and the Washington Post lead with Kathleen Willey's "60 Minutes" interview. The other papers pretend there was something else on. The Los Angeles Times says the day's top story is the government of Iran's crackdown on oil shipments to Iraq that violate U.N. sanctions. The New York Times, even more transparent in its attempt to appear above pack journalism, goes with--are you sitting down?--the possibility that Republicans could take over all the governors' slots of the old Confederacy. This is particularly odd in that the NYT's own front-page Willey story states that "even the president's supporters say that if proved true, the accusations of perjury and obstruction of justice in the Lewinsky matter could end Clinton's presidency."
In her interview, Willey gave a paw-by-paw description of her encounter with President Clinton in a small study off the Oval Office and charged that Clinton lied about it. All the papers have Willey's comment that she considered slapping him but decided not to because "I don't think you can slap the president of the United States.." And everybody has Clinton lawyer Robert Bennett's comment that his client is "absolutely bewildered" by Willey's allegations, and that there is as yet unreleased information that will undercut them.
USAT reports that "Willey also said during the 60 Minutes interview that she told Linda Tripp about her encounter in the Oval Office. Willey said Tripp, whose tape recording of conversations with Lewinsky sparked Starr's investigation, later told her, 'I'm going to get you, and . . . everyone else in this place before this is all over.'" (Tripp's lawyers deny that she ever made such a statement.) This passage leaves the reader wondering why Tripp's response to Willey's report of her Oval Office incident would be anger towards Willey. But what's really going on is that the paper has garbled the "60 Minutes" interview. In it, Willey says that Tripp was angry at her, not about the alleged grope, but because Willey got a White House job--which Tripp attributed to Clinton's interest in Willey while Tripp lost hers,.
In its lead, the WP gets this right. The Post also points out that in some ways, Willey could be a more troublesome witness for Clinton than the other women alleging sexual harassment, because Willey was originally unwilling to tell her story, her accusation is of a non-consensual act, and she is hardly a Clinton-hating member of the vast right-wing conspiracy Hillary Clinton cited, having worked to get Clinton elected.
USAT quotes the president of NOW, Patricia Ireland, as saying, "It's not just sexual harassment. If it's true, it's sexual assault." The WP has this too, but in addition notes the significance of the remark: it's a break with the generally complacent attitude most feminists have maintained toward the Clinton sex scandals. (Up till now their motto has been: "The devil you know is better than...Trent Lott.") Also, USAT decides to leave out the rest of the Ireland quote, which the WP includes: "He put his hand on her breast; he put her hand on his erection. That is a pretty serious charge if true and it is a very big problem." The NYT, in its front page story also makes the point about the significance of Ireland's remark, but cuts her quote just where USAT does. The LAT goes the other way a little bit, saying that Willey claims Clinton "fondled" her breasts and placed her hand on his "crotch," even though Willey didn't use either of the words in quotes.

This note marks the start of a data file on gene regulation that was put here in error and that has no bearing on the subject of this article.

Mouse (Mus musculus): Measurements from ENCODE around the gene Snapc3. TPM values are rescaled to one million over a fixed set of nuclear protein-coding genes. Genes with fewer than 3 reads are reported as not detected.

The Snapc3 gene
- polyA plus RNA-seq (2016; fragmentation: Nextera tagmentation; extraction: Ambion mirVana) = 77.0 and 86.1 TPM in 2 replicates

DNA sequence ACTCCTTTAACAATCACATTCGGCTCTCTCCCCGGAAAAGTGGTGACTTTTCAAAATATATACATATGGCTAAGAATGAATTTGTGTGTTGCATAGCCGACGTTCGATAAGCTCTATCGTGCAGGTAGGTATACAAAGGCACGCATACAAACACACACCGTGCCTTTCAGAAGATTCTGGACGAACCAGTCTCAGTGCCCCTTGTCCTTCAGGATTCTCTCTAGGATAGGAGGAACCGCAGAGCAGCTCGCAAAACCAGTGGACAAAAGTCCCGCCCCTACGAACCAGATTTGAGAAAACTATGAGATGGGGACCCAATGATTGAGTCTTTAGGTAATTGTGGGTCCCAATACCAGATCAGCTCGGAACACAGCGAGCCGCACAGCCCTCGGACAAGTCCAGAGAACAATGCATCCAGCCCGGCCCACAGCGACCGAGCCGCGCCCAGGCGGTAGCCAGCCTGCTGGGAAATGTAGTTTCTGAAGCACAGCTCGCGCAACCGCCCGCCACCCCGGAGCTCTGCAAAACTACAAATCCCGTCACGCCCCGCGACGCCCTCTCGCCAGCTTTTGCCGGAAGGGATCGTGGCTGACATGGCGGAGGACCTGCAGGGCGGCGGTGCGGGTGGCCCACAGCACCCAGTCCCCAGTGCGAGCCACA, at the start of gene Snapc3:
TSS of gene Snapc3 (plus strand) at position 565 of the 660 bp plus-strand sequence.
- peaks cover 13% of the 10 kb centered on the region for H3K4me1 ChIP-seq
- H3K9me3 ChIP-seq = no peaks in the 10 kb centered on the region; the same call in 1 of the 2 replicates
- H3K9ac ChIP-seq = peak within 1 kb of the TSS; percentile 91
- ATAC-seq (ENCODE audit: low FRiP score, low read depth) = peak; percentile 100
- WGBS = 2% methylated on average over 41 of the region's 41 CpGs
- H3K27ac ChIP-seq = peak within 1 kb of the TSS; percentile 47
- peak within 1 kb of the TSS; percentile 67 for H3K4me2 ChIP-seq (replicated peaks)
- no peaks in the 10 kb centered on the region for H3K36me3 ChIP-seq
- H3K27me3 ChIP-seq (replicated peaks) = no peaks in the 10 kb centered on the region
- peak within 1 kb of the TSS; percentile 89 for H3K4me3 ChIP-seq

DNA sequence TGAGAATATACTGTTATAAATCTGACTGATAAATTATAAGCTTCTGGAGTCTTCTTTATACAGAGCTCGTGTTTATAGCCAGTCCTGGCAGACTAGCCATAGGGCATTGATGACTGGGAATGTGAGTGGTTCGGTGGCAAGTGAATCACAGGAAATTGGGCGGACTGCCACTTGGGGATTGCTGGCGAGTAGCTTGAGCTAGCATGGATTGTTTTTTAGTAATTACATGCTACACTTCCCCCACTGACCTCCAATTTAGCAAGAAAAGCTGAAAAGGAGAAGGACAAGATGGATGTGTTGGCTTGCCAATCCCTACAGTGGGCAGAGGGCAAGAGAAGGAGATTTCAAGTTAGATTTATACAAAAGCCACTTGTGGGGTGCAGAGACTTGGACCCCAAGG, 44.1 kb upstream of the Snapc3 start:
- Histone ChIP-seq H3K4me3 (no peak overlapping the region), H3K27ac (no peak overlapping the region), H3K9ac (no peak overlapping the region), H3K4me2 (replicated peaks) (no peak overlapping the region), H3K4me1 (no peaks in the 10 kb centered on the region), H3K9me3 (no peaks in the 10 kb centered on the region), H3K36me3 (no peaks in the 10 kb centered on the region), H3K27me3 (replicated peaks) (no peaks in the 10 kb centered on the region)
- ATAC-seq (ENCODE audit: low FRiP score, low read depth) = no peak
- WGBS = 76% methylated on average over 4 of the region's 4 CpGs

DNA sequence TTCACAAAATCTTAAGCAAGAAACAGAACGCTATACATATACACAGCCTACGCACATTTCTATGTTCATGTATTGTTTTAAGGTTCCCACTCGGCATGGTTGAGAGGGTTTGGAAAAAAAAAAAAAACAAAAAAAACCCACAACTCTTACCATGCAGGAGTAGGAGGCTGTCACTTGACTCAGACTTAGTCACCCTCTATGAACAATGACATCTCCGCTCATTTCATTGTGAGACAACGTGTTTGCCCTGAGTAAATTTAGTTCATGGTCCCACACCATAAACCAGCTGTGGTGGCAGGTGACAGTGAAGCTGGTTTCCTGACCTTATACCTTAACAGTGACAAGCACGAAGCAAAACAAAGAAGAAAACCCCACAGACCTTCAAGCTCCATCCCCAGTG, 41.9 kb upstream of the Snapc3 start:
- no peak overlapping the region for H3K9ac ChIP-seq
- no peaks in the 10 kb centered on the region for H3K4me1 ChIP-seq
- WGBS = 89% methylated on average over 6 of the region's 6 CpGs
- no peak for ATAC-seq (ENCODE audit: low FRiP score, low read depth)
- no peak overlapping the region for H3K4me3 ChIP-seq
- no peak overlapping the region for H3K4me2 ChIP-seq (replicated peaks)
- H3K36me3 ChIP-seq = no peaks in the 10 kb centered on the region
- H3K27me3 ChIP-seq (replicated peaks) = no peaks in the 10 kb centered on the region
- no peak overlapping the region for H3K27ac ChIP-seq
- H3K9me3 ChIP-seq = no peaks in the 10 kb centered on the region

In a wise departure from standard newspaper practice, the Post doesn't clean up Willey's quotes, so that its report communicates a good deal of the emotion of the televised interview: "And then he, then he, then he kissed me on, on my mouth and, and pulled me closer to him. And I remember thinking, I just remember thinking, 'What in the world is he doing?' ... And I, I pushed back away from him and--he, he, he, he, he's a big man. And he, he had his arms, they were tight around me and he, he touched me....He touched my breasts with his hand and I, I, I, I was, I, I was just startled."
There is a dangling thread from the interview that none of the papers tugs at: Willey says that one of the first people she saw after she got away from the president was then-Secretary of the Treasury Lloyd Bentsen. Why doesn't some enterprising reporter go ask Bentsen what his impression of Willey's demeanor was?
The LAT's Willey story says that in Clinton's Jones case deposition, he "acknowledged embracing Willey and perhaps kissing her on the forehead. He said he has engaged in similar displays of affection with 'scores and scores of men and women who have worked for me or been my friends over the years.'" Maybe it's time some of those men Bill Clinton has kissed on the forehead came forward to support their president.